The fiscal cost of the recent Traveller feud on local resources was further highlighted this week, when it emerged that the City Council is facing a huge bill to cover the cost of houses fire-bombed during the hostilities.
The local authority owns eleven of the fourteen houses that were fire-damaged during the lengthy dispute and repairs to these properties is set to run from €5,000 to €30,000 per house, Monday evening’s monthly meeting heard. Discussing a report from the city’s Joint Policing Committee (JPC), a number of councillors expressed concern about the strain on local resources, at a time when the country was in an economic crisis.
Also under discussion was the impact of changes in the garda boundaries from 1st January 2009, which will see most districts reshaped along local authority boundaries. Cllr Pat Hayes said he feared Ferrybank’s garda station might be closed, while Cllr Seamus Ryan added that community policing needed to be strengthened and once again called for a garda substation in the Ward 3 area. Cllr Davy Walsh said assurances had been given that Ferrybank garda station would stay within the city boundary, ‘if and when it is built’.
Cllr Joe Kelly recommended that the number of gardai assigned to the Waterford area stay the same when the garda districts are reshaped. “At the moment, people who contact the barracks [Ballybricken Garda Station] often have to wait one or two hours before a garda comes to their home”, he commented.
Cllr Tom Cunningham said the level of communication and dialogue at JPC meetings was limited. That was no fault of the councillors, he said, “and it would be helpful if there was a similar degree of input from all sources”.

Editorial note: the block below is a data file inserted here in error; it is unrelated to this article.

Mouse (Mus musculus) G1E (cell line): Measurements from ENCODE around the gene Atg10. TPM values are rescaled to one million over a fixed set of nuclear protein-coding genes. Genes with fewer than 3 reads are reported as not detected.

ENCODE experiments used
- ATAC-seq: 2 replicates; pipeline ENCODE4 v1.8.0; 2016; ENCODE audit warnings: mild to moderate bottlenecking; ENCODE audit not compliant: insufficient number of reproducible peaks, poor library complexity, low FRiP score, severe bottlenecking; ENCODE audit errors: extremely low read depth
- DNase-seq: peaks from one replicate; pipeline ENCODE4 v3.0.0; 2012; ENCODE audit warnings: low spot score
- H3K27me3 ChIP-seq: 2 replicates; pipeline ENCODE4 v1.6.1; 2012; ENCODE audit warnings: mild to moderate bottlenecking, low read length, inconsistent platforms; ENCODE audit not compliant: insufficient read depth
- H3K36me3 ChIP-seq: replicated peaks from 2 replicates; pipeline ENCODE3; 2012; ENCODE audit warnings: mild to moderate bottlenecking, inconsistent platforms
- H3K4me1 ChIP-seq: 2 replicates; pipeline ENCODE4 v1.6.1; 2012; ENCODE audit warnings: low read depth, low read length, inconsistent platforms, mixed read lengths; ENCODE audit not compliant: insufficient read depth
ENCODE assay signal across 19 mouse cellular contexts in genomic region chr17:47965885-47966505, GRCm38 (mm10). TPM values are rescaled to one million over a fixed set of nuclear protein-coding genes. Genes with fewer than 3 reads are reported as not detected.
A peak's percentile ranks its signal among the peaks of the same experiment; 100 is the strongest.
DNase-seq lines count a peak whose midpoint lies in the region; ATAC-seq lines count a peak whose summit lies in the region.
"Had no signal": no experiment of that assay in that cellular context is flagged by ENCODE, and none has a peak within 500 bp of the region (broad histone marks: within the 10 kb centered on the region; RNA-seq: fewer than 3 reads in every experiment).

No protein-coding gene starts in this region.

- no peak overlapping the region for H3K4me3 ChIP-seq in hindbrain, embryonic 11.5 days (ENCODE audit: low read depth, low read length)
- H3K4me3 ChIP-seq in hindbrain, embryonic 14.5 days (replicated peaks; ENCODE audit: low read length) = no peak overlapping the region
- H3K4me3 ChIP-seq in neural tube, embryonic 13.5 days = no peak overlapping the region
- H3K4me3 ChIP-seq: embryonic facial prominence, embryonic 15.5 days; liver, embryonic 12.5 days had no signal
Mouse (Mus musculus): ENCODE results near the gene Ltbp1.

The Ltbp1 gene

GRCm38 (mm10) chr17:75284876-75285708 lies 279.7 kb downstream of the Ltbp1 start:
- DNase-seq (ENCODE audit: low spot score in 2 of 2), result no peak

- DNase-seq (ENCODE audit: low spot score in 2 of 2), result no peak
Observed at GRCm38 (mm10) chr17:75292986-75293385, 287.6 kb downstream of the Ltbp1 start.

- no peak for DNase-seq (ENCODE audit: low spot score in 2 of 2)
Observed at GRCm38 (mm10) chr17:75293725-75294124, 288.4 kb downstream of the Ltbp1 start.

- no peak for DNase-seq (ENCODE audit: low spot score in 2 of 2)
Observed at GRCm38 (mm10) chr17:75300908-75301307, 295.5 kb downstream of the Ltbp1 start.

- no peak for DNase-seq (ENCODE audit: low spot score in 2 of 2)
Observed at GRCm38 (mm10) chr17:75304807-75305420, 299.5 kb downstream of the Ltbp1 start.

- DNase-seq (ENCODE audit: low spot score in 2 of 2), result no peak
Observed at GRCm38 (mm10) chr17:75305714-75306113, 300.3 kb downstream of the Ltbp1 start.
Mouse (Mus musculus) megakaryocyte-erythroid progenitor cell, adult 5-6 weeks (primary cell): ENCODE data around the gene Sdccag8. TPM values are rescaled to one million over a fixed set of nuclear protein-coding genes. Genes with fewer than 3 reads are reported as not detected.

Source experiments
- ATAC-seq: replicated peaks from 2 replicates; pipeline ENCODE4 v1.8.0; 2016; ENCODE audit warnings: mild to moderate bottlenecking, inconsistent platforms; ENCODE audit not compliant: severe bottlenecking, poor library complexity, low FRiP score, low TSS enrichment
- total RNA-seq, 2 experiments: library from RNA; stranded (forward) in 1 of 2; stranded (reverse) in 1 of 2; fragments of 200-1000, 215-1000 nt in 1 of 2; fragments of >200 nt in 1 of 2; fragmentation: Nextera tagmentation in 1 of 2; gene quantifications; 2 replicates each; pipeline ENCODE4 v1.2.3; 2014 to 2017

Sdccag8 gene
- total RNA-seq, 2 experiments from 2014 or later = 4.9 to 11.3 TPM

Developing his point, he said it was only with the full participation of all involved that full benefit could be reaped (he declined afterwards to say who he was talking about).
He also decried the lack of interest in JPC meetings on the part of the public. “There are serious community policing issues, which are of particular concern to inner city residents and it is a pity more of the public are not interested in attending the meetings, which are open to them”, he commented.
Cllr Cha O’Neill, in a reference to a lack of CCTV at potential trouble spots around the city, said lots of poles had been erected but without cameras they only served as perches for crows.
Cllr Tom Murphy said that while gardai did a fine job, manpower was scarce.
Mayor Jack Walsh said the Council’s overall policy in combating anti-social behaviour was to encourage greater community policing. But that was a political issue and it was up to individual public representatives to pressurise the Minister for Justice. He also said there was a need for gardai engaged in community policing to have career development and promotion open to them, so that top men would be attracted to that area of service.